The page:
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Front Vet Sci


Review: Mesenchymal Stem Cell Therapy in Canine Osteoarthritis Research: “Experientia Docet” (Experience Will Teach Us).


Brondeel C, Pauwelyn G, de Bakker E, Saunders J, Samoy Y, Spaas JH
Front Vet Sci. 2021; 8:668881.
PMID: 34095280.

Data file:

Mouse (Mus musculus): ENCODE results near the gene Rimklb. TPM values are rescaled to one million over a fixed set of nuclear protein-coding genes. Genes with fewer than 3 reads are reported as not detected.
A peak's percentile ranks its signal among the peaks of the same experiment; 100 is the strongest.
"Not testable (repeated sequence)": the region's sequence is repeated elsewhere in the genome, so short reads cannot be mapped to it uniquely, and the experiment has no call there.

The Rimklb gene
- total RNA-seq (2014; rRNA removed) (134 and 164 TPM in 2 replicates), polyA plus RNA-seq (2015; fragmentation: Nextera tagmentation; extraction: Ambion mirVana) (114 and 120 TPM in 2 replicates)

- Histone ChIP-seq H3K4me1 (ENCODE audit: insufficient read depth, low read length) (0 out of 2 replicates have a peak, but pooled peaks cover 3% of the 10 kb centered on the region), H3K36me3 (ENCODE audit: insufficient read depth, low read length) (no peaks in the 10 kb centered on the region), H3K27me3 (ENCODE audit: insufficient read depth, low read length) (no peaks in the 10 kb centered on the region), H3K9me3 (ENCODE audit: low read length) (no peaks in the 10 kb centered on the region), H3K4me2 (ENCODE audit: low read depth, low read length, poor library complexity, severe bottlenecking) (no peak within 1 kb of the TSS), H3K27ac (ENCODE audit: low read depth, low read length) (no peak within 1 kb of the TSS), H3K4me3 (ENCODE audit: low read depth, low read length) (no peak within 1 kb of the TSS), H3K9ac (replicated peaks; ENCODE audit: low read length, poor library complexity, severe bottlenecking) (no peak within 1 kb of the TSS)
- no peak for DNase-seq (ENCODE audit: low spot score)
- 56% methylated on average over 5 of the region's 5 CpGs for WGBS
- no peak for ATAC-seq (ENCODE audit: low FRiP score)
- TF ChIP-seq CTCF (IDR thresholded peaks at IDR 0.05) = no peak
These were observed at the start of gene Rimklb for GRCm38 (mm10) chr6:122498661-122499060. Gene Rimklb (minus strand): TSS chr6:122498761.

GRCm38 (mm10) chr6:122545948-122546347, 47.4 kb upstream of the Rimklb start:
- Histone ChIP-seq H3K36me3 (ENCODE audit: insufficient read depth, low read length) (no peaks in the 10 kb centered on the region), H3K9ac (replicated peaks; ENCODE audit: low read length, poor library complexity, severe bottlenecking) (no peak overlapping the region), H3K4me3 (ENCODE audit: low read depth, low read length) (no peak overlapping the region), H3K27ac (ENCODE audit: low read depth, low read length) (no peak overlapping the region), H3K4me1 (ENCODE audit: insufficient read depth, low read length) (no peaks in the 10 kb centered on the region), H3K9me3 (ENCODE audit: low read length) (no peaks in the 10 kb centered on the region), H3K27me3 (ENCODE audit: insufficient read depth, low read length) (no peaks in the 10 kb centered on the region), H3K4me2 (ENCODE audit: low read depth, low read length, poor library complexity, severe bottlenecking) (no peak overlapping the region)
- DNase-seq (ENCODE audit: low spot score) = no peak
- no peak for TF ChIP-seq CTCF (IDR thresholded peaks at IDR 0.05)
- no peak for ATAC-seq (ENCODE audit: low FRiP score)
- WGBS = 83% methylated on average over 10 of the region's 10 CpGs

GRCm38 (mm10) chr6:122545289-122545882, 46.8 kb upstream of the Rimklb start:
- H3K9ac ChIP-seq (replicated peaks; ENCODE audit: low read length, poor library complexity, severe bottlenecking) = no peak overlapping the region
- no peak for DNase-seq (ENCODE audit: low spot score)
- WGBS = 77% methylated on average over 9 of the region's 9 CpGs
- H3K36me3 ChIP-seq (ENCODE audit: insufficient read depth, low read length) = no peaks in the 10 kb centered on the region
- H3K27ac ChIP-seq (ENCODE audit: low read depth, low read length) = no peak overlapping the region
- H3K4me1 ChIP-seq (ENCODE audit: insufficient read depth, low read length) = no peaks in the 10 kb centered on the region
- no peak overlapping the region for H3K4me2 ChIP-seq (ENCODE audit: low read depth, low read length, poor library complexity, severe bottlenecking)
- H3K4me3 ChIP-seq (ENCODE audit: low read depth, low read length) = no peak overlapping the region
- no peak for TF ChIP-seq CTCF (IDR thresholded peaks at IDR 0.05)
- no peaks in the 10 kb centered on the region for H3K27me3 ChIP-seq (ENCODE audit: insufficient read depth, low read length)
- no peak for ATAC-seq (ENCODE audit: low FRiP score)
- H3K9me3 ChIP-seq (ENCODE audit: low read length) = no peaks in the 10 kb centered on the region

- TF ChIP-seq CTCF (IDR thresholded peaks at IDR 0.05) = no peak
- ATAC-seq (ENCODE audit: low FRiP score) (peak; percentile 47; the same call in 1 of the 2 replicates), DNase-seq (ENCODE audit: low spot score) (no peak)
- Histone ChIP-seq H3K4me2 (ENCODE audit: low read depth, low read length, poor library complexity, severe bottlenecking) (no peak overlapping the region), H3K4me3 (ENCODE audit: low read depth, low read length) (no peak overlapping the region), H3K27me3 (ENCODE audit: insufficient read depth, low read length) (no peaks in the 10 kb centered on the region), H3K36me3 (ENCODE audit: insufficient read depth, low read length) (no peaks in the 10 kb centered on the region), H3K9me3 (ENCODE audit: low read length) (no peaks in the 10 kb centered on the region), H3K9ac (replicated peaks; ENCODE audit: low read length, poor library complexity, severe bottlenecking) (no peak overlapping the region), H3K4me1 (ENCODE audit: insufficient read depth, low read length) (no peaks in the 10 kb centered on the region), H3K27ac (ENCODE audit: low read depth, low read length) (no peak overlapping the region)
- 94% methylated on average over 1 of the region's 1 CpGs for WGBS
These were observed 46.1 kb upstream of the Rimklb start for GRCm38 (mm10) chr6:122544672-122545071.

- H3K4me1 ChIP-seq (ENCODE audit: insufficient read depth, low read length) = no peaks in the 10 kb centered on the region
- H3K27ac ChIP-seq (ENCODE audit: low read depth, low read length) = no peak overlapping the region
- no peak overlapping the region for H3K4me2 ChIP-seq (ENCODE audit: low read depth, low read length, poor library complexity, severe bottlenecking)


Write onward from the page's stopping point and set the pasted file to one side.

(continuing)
Osteoarthritis (OA) is currently an incurable and progressive condition in dogs causing chronic joint pain and possibly increasing disability. Due to the poor healing capacity of cartilage lesions that occur with OA, development of effective therapeutics is difficult. For this reason, current OA therapy is mostly limited to the management of pain and inflammation, but not directed ad disease modification. In the search for a safe and effective OA treatment, mesenchymal stem cells (MSCs) have been of great interest since these cells might be able to restore cartilage defects. The designs of OA studies on MSC usage, however, are not always consistent and complete, which limits a clear evaluation of MSC efficacy. The general study results show a tendency to improve lameness, joint pain and range of motion in dogs suffering from naturally-occurring OA. Assessment of the cartilage surface demonstrated the ability of MSCs to promote cartilage-like tissue formation in artificially created cartilage defects. Immunomodulatory capacities of MSCs also seem to play an important role in reducing pain and inflammation in dogs. It should be mentioned, however, that in the current studies in literature there are specific design limitations and further research is warranted to confirm these findings.